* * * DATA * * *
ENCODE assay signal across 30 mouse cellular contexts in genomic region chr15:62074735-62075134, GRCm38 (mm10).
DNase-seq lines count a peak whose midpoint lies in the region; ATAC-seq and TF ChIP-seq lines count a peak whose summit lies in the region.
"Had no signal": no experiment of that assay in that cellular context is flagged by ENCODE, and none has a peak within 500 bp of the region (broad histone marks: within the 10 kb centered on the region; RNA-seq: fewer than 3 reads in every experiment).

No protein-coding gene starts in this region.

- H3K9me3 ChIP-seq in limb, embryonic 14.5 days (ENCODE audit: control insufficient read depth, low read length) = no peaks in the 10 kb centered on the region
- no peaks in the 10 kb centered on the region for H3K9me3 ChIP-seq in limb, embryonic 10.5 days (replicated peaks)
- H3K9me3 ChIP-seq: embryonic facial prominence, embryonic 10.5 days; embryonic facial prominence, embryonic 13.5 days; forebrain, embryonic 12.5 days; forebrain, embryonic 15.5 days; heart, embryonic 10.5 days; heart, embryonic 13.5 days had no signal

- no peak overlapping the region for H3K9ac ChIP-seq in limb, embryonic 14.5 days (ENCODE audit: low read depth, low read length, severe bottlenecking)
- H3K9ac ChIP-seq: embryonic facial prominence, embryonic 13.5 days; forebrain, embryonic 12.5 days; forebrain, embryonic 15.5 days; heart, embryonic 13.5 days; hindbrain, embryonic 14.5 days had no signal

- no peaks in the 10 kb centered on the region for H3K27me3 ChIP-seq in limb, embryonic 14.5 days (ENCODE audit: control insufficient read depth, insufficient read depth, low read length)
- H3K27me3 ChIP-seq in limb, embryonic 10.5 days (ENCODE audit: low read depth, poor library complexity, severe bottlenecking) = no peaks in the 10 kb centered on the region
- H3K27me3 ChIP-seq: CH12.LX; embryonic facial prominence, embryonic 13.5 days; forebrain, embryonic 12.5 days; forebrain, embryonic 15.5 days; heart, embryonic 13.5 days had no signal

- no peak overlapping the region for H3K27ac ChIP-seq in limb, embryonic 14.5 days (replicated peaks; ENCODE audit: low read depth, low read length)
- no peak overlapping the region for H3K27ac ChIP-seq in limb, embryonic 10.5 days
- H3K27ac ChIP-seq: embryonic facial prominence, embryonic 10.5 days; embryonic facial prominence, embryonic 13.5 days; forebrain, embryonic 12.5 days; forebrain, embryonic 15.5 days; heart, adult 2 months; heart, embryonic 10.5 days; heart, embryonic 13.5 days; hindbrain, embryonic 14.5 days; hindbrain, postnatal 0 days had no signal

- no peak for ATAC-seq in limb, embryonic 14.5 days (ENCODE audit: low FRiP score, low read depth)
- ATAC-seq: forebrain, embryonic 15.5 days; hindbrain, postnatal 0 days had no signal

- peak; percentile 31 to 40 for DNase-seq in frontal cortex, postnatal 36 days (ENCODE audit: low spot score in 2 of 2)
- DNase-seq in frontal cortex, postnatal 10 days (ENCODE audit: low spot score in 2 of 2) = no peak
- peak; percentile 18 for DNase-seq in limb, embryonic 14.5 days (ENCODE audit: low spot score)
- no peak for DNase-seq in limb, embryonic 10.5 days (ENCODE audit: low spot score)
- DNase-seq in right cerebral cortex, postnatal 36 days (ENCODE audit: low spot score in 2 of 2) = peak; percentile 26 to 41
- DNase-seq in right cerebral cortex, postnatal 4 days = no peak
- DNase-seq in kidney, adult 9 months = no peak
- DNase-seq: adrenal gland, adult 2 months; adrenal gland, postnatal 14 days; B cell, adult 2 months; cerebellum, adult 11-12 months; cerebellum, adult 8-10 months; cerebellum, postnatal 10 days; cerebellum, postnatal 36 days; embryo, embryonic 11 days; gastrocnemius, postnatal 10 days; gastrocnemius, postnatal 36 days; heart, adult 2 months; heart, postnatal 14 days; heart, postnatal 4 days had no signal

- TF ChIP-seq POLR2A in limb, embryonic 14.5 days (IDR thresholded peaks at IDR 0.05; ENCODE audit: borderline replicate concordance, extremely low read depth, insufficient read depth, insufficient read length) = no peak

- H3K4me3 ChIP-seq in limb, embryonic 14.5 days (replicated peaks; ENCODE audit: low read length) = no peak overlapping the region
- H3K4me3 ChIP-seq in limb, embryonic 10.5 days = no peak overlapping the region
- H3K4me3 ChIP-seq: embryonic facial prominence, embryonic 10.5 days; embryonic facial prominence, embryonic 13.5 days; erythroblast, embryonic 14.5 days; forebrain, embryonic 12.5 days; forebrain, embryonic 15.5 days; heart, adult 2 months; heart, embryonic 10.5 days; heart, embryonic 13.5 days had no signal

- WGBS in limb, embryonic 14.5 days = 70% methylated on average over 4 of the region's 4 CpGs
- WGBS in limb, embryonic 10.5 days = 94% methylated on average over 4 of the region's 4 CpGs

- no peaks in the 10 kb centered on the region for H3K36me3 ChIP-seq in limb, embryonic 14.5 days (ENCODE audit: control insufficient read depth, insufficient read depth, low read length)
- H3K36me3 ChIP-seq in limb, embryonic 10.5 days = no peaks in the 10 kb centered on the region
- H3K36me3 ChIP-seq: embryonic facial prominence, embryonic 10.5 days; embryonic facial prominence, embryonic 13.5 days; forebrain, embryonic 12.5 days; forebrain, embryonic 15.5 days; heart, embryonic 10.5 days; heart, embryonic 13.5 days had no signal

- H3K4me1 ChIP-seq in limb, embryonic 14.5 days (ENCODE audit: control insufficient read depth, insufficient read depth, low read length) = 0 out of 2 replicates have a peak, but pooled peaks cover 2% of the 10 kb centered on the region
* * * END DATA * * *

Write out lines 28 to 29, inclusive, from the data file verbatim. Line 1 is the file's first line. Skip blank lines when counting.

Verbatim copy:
- H3K4me3 ChIP-seq in limb, embryonic 10.5 days = no peak overlapping the region
- H3K4me3 ChIP-seq: embryonic facial prominence, embryonic 10.5 days; embryonic facial prominence, embryonic 13.5 days; erythroblast, embryonic 14.5 days; forebrain, embryonic 12.5 days; forebrain, embryonic 15.5 days; heart, adult 2 months; heart, embryonic 10.5 days; heart, embryonic 13.5 days had no signal